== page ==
When it comes to storytelling, the most important lesson I learned is to throw everything you were taught about essay writing in school out the window.
Storytelling isn’t about 25-page papers with big technical words or your ability to add a bunch of fluff just so that you can reach the required page count (why use 10 words to say something when you really only need one?). Writing should be conversational. Write how you speak, be clear and be concise.
Think of it this way: If you’re telling your friends a story, they’re going to start losing interest if you take more than a couple of minutes to tell it. You wouldn’t pull out your thesaurus and use the biggest words you can find or make your sentences really long.
Think of writing the same way. That doesn’t mean you have to eliminate your creativity. It’s just a matter of choosing your words carefully.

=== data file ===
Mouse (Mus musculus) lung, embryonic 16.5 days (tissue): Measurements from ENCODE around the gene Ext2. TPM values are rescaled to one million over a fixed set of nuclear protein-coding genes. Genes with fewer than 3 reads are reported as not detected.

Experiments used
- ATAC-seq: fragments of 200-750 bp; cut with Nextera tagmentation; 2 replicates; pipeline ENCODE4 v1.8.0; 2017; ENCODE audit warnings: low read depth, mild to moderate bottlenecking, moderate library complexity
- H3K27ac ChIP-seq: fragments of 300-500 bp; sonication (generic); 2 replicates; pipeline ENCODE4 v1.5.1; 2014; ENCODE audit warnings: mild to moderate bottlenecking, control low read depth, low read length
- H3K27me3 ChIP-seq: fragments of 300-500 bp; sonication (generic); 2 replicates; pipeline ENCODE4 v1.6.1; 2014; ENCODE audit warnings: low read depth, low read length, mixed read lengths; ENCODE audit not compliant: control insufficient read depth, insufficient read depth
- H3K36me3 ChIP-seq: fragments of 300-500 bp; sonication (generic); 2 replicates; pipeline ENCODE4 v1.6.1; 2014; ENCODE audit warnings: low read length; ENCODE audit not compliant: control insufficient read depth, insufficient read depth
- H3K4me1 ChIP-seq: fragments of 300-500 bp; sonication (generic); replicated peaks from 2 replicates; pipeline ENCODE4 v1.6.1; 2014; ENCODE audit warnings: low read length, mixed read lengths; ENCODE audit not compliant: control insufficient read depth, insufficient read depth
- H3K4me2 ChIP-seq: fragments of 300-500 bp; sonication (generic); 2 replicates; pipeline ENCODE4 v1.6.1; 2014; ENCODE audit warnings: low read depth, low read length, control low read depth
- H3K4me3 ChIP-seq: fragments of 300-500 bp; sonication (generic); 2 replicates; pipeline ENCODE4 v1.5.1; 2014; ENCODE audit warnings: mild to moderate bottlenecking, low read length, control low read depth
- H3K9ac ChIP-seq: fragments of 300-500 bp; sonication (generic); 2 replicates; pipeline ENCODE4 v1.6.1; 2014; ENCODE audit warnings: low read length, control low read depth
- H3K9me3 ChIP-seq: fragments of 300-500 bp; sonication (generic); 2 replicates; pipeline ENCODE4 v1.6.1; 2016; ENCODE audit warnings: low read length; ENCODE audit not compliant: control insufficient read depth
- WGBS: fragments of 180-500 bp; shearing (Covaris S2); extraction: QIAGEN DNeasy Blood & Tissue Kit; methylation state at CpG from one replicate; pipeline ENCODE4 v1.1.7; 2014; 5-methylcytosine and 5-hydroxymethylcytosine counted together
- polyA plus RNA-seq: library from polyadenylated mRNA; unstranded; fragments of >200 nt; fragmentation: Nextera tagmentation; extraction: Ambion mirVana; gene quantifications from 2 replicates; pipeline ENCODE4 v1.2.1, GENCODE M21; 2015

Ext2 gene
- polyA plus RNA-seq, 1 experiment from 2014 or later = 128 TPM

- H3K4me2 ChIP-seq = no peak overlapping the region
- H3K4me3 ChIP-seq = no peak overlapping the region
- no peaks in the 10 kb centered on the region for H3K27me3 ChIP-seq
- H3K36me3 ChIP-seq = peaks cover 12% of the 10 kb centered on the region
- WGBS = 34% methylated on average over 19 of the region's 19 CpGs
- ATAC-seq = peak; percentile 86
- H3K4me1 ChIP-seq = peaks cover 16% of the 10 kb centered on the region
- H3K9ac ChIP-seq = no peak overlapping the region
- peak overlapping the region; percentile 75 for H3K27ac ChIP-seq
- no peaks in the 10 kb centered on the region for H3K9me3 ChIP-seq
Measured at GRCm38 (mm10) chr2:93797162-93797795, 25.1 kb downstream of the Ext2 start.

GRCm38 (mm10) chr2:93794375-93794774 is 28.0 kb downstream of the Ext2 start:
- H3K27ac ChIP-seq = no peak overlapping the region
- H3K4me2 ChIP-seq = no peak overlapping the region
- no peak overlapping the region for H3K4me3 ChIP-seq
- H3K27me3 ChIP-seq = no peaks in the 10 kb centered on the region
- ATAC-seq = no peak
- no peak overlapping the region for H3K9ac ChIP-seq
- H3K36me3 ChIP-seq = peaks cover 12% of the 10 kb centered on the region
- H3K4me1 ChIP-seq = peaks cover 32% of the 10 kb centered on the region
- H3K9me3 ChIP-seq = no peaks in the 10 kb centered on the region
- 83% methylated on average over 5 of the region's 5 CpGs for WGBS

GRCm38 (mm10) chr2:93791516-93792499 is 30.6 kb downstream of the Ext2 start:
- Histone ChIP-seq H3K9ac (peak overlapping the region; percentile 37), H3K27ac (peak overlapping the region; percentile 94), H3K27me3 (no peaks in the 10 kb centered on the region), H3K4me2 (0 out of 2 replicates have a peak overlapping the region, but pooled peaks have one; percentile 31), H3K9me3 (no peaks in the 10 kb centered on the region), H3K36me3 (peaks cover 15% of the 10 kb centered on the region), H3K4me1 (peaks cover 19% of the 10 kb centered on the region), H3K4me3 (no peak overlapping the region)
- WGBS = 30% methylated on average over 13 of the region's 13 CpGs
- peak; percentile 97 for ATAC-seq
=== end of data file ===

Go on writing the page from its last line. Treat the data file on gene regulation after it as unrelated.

During the first year of Carleton’s journalism program, professors told us what was wrong with our stories instead of giving us a step-by-step guide to writing. It was a struggle for most, if not all of us, to break free from what we were taught in high school and our other university courses that asked for long papers.
One assignment that really helped with this transition was to read an excerpt from William Zinsser’s book On Writing Well. A lot of his ideas were reflected in our readings this week – being concise and using an active voice with plain language – but it’s still a great read if you can get your hands on it.
Have you ever struggled with the transition from formal writing to a more conversational tone? If so, how did you overcome it?